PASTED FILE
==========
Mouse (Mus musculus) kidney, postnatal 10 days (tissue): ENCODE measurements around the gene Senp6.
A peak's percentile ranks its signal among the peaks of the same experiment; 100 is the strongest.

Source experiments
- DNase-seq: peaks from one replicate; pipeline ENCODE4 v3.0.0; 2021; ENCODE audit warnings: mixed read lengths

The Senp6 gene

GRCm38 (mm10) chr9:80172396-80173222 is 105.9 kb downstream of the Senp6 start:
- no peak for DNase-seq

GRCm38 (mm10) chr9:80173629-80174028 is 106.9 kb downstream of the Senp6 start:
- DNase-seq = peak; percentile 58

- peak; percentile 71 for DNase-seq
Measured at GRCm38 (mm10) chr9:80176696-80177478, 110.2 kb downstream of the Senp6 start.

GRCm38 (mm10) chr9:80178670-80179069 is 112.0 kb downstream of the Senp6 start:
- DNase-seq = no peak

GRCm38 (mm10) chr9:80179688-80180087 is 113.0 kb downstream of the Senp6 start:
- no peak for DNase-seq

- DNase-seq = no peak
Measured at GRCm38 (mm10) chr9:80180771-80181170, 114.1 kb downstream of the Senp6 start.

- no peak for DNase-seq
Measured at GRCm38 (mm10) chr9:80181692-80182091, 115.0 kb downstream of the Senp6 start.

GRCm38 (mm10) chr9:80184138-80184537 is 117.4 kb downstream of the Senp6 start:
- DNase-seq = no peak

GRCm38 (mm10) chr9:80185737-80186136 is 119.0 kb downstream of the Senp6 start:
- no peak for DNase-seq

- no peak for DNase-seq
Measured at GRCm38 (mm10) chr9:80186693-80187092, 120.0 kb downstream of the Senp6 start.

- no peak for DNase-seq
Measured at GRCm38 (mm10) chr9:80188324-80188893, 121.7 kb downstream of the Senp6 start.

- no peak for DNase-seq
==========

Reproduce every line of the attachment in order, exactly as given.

Mouse (Mus musculus) kidney, postnatal 10 days (tissue): ENCODE measurements around the gene Senp6.
A peak's percentile ranks its signal among the peaks of the same experiment; 100 is the strongest.

Source experiments
- DNase-seq: peaks from one replicate; pipeline ENCODE4 v3.0.0; 2021; ENCODE audit warnings: mixed read lengths

The Senp6 gene

GRCm38 (mm10) chr9:80172396-80173222 is 105.9 kb downstream of the Senp6 start:
- no peak for DNase-seq

GRCm38 (mm10) chr9:80173629-80174028 is 106.9 kb downstream of the Senp6 start:
- DNase-seq = peak; percentile 58

- peak; percentile 71 for DNase-seq
Measured at GRCm38 (mm10) chr9:80176696-80177478, 110.2 kb downstream of the Senp6 start.

GRCm38 (mm10) chr9:80178670-80179069 is 112.0 kb downstream of the Senp6 start:
- DNase-seq = no peak

GRCm38 (mm10) chr9:80179688-80180087 is 113.0 kb downstream of the Senp6 start:
- no peak for DNase-seq

- DNase-seq = no peak
Measured at GRCm38 (mm10) chr9:80180771-80181170, 114.1 kb downstream of the Senp6 start.

- no peak for DNase-seq
Measured at GRCm38 (mm10) chr9:80181692-80182091, 115.0 kb downstream of the Senp6 start.

GRCm38 (mm10) chr9:80184138-80184537 is 117.4 kb downstream of the Senp6 start:
- DNase-seq = no peak

GRCm38 (mm10) chr9:80185737-80186136 is 119.0 kb downstream of the Senp6 start:
- no peak for DNase-seq

- no peak for DNase-seq
Measured at GRCm38 (mm10) chr9:80186693-80187092, 120.0 kb downstream of the Senp6 start.

- no peak for DNase-seq
Measured at GRCm38 (mm10) chr9:80188324-80188893, 121.7 kb downstream of the Senp6 start.

- no peak for DNase-seq